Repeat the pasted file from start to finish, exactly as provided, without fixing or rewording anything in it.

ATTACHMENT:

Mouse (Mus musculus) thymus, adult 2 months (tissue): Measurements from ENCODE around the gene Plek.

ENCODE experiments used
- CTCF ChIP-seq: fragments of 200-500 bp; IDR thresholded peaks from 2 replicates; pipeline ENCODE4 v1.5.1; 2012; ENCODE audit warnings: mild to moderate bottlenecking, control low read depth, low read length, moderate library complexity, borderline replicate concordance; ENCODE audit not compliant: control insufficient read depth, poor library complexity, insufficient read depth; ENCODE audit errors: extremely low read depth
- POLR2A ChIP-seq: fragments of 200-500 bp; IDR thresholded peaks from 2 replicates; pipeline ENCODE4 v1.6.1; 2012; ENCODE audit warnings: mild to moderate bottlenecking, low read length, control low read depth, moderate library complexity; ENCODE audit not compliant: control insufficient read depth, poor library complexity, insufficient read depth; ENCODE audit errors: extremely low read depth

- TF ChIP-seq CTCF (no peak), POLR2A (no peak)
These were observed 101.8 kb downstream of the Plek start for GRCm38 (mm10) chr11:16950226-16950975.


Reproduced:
Mouse (Mus musculus) thymus, adult 2 months (tissue): Measurements from ENCODE around the gene Plek.

ENCODE experiments used
- CTCF ChIP-seq: fragments of 200-500 bp; IDR thresholded peaks from 2 replicates; pipeline ENCODE4 v1.5.1; 2012; ENCODE audit warnings: mild to moderate bottlenecking, control low read depth, low read length, moderate library complexity, borderline replicate concordance; ENCODE audit not compliant: control insufficient read depth, poor library complexity, insufficient read depth; ENCODE audit errors: extremely low read depth
- POLR2A ChIP-seq: fragments of 200-500 bp; IDR thresholded peaks from 2 replicates; pipeline ENCODE4 v1.6.1; 2012; ENCODE audit warnings: mild to moderate bottlenecking, low read length, control low read depth, moderate library complexity; ENCODE audit not compliant: control insufficient read depth, poor library complexity, insufficient read depth; ENCODE audit errors: extremely low read depth

- TF ChIP-seq CTCF (no peak), POLR2A (no peak)
These were observed 101.8 kb downstream of the Plek start for GRCm38 (mm10) chr11:16950226-16950975.